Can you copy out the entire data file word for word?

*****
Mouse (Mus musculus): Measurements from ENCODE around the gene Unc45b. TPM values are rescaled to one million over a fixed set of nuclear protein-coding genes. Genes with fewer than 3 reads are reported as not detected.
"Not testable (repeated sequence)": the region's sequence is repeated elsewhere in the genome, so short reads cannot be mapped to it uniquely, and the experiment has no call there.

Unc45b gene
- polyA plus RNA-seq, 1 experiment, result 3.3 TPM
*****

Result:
Mouse (Mus musculus): Measurements from ENCODE around the gene Unc45b. TPM values are rescaled to one million over a fixed set of nuclear protein-coding genes. Genes with fewer than 3 reads are reported as not detected.
"Not testable (repeated sequence)": the region's sequence is repeated elsewhere in the genome, so short reads cannot be mapped to it uniquely, and the experiment has no call there.

Unc45b gene
- polyA plus RNA-seq, 1 experiment, result 3.3 TPM